By James H. S. McGregor
Revered because the birthplace of Western concept and democracy, Athens is way greater than an open-air museum full of crumbling monuments to historic glory. Athens takes readers on a trip from the classical city-state to present day modern capital, revealing a world-famous city that has been resurrected and redefined time and again.
Although the Acropolis continues to be the city's anchor, Athens' shiny tradition extends some distance past the Greek city's old limitations. James H. S. McGregor issues out how the cityscape preserves indicators of the various actors who've crossed its historic level. Alexander the good integrated Athens into his empire, as did the Romans. Byzantine Christians repurposed Greek temples, the Parthenon incorporated, into church buildings. From the 13th to 15th centuries, the city's language replaced from French to Spanish to Italian, as Crusaders and adventurers from various elements of Western Europe took turns sacking and administering the town. An Islamic Athens took root following the Ottoman conquest of 1456 and remained in position for almost 400 years, until eventually Greek patriots eventually received independence in a blood-drenched revolution.
Since then, Athenians have continued many hardships, from Nazi profession and army coups to famine and fiscal obstacle. but, as McGregor exhibits, the heritage of Athens is towards a heroic epic than a Greek tragedy. Richly supplemented with maps and illustrations, Athens paints a portrait of 1 of the world's nice towns, designed for tourists in addition to armchair scholars of city history.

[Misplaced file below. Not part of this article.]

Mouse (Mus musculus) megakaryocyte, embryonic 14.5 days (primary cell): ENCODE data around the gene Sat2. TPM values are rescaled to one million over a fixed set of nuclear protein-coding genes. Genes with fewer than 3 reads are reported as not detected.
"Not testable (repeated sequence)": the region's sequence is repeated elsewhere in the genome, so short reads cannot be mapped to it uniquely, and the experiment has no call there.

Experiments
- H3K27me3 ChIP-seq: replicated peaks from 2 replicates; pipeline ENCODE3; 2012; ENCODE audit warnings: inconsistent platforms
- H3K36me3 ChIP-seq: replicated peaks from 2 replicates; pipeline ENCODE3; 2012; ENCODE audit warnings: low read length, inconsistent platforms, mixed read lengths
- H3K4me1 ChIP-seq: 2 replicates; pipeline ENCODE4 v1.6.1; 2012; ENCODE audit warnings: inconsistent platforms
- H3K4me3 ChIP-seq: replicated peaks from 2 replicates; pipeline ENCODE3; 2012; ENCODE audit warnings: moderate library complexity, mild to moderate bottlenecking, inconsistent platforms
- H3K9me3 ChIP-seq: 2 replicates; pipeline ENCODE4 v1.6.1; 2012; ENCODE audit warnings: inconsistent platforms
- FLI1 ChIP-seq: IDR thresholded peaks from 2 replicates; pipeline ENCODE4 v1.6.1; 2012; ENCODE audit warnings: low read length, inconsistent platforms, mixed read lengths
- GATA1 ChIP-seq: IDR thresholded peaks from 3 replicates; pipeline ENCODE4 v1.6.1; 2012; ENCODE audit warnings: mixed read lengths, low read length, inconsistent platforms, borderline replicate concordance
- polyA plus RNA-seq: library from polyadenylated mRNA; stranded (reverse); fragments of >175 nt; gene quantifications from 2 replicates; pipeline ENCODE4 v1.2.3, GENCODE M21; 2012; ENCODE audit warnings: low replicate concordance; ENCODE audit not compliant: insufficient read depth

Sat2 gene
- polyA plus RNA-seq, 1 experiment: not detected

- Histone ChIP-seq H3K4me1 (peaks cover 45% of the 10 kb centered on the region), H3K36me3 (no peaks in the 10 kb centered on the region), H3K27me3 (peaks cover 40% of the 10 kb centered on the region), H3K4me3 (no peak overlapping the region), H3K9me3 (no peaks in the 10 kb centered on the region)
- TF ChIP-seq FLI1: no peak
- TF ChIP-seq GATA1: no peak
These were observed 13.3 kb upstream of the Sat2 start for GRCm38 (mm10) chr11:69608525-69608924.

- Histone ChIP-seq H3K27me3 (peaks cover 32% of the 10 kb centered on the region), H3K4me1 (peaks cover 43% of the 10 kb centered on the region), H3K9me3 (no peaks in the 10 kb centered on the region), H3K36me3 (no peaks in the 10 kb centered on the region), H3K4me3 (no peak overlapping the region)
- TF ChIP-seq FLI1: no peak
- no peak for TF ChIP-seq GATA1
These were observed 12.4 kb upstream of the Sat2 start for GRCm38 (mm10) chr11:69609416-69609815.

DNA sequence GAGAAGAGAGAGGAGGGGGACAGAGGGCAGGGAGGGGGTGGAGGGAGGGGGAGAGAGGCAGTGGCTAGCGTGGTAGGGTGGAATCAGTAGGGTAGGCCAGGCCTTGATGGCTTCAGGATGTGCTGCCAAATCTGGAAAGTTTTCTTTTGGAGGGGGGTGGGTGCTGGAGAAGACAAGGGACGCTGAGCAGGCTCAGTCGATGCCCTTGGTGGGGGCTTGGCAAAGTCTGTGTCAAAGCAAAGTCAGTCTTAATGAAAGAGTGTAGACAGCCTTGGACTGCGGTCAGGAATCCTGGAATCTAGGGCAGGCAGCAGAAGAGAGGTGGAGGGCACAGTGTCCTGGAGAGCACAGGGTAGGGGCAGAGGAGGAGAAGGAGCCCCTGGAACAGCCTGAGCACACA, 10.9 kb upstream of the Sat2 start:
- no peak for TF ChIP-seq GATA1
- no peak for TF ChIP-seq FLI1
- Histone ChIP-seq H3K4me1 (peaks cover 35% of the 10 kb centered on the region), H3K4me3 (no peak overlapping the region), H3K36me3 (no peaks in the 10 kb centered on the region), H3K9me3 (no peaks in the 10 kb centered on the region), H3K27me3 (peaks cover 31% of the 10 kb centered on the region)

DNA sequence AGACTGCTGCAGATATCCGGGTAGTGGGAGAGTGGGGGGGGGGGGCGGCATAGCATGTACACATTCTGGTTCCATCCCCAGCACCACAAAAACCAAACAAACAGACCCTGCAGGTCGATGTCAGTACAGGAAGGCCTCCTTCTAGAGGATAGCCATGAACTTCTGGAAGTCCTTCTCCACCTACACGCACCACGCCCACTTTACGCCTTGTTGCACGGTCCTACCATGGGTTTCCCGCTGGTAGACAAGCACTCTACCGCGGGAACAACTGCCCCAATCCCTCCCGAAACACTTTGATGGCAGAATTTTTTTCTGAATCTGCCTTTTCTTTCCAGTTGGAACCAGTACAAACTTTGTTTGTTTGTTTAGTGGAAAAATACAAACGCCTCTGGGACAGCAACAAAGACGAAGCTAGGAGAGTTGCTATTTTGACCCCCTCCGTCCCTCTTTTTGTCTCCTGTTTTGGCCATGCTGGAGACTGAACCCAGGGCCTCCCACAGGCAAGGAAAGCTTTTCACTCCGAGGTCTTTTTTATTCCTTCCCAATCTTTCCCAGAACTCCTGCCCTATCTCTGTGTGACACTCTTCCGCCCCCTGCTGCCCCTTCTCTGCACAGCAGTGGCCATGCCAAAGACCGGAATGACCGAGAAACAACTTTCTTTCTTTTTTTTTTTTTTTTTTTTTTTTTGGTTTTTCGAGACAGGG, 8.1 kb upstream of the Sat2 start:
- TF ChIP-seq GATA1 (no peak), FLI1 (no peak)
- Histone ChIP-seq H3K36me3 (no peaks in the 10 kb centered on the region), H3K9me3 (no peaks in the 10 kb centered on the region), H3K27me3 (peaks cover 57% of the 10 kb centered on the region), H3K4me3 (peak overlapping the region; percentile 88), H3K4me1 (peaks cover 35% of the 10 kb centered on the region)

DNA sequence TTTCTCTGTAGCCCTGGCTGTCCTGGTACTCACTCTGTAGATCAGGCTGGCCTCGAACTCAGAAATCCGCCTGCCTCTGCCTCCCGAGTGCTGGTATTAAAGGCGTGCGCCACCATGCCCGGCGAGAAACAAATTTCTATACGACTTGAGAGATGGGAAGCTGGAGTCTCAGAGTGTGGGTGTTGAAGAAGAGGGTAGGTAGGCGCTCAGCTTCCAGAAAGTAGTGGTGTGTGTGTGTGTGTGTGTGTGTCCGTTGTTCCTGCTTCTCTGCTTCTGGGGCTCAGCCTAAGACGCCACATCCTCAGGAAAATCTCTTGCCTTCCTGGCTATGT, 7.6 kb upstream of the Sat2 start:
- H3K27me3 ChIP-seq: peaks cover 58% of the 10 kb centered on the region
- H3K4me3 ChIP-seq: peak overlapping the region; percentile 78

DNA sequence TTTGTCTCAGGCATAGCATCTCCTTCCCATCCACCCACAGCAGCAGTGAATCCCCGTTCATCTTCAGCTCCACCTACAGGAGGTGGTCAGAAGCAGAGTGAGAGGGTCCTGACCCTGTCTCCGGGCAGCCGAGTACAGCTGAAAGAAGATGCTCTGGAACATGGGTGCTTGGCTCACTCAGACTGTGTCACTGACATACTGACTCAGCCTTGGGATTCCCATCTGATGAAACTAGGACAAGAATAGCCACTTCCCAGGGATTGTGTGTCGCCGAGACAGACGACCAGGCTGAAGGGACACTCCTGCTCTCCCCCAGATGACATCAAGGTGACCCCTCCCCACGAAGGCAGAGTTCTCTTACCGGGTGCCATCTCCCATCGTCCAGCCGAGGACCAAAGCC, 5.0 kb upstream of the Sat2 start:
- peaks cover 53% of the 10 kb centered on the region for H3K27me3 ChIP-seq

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It would also have included rooms for craftsmen who worked with bronze to forge weapons as well as precious metals to make the ornaments that wealthy Mycenaeans admired. There would have been some kind of shrine, or a series of shrines, dedicated to the deities that looked over the household and the city. Mycenaean kings may have been powerful warriors, but their role as leaders typically combined both political and priestly functions. At the center of any Mycenaean palace was an area called the megaron.
By modern standards the democratic character of the city was equivocal. Slaves, who did much of the work of the society, were not allowed to vote, though they could be given their freedom and might under special circumstances gain citizenship. Women had no political rights, though they did participate in ritual life and could hold important priesthoods. Children were under the control of their fathers until they reached age eighteen. Resident foreigners, of whom there were many, could not vote and could not participate in most of the city’s religious festivals.
The uppermost section of the entablature, or “cornice,” jutted out beyond the plane of the lower two sections. Wooden buildings often have cornices of this kind to protect the beams and beam ends from rainwater, which causes rot. Stone, especially carved and painted stone, benefits from similar protection. Rainwater washes away paint and erodes limestone, the material from which the Hekatompedon was built. The underside of this cornice bears a curious form of embellishment that looks like pure decoration but actually serves a function.
Athens by James H. S. McGregor